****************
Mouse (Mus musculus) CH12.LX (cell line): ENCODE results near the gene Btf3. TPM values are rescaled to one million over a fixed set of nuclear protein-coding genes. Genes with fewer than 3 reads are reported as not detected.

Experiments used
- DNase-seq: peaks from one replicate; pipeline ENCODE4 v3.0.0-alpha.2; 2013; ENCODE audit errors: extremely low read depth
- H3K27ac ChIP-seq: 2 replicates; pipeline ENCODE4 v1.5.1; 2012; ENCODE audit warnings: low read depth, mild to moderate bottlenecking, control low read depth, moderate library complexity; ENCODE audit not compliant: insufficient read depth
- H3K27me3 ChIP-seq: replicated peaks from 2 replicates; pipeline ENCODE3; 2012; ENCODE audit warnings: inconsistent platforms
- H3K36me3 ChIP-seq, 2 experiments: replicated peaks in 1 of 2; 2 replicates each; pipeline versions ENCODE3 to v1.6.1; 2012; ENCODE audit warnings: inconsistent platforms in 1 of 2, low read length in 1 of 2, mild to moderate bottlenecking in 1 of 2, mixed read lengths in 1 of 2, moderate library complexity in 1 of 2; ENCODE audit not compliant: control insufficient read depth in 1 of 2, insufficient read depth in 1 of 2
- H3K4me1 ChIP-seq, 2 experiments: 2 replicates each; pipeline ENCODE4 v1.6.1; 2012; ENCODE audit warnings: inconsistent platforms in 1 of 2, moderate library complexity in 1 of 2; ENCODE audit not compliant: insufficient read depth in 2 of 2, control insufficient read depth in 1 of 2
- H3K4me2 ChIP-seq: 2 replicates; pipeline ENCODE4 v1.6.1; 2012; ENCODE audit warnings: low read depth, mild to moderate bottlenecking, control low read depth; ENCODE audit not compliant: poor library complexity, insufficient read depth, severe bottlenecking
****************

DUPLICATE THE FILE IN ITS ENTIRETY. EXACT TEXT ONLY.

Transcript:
Mouse (Mus musculus) CH12.LX (cell line): ENCODE results near the gene Btf3. TPM values are rescaled to one million over a fixed set of nuclear protein-coding genes. Genes with fewer than 3 reads are reported as not detected.

Experiments used
- DNase-seq: peaks from one replicate; pipeline ENCODE4 v3.0.0-alpha.2; 2013; ENCODE audit errors: extremely low read depth
- H3K27ac ChIP-seq: 2 replicates; pipeline ENCODE4 v1.5.1; 2012; ENCODE audit warnings: low read depth, mild to moderate bottlenecking, control low read depth, moderate library complexity; ENCODE audit not compliant: insufficient read depth
- H3K27me3 ChIP-seq: replicated peaks from 2 replicates; pipeline ENCODE3; 2012; ENCODE audit warnings: inconsistent platforms
- H3K36me3 ChIP-seq, 2 experiments: replicated peaks in 1 of 2; 2 replicates each; pipeline versions ENCODE3 to v1.6.1; 2012; ENCODE audit warnings: inconsistent platforms in 1 of 2, low read length in 1 of 2, mild to moderate bottlenecking in 1 of 2, mixed read lengths in 1 of 2, moderate library complexity in 1 of 2; ENCODE audit not compliant: control insufficient read depth in 1 of 2, insufficient read depth in 1 of 2
- H3K4me1 ChIP-seq, 2 experiments: 2 replicates each; pipeline ENCODE4 v1.6.1; 2012; ENCODE audit warnings: inconsistent platforms in 1 of 2, moderate library complexity in 1 of 2; ENCODE audit not compliant: insufficient read depth in 2 of 2, control insufficient read depth in 1 of 2
- H3K4me2 ChIP-seq: 2 replicates; pipeline ENCODE4 v1.6.1; 2012; ENCODE audit warnings: low read depth, mild to moderate bottlenecking, control low read depth; ENCODE audit not compliant: poor library complexity, insufficient read depth, severe bottlenecking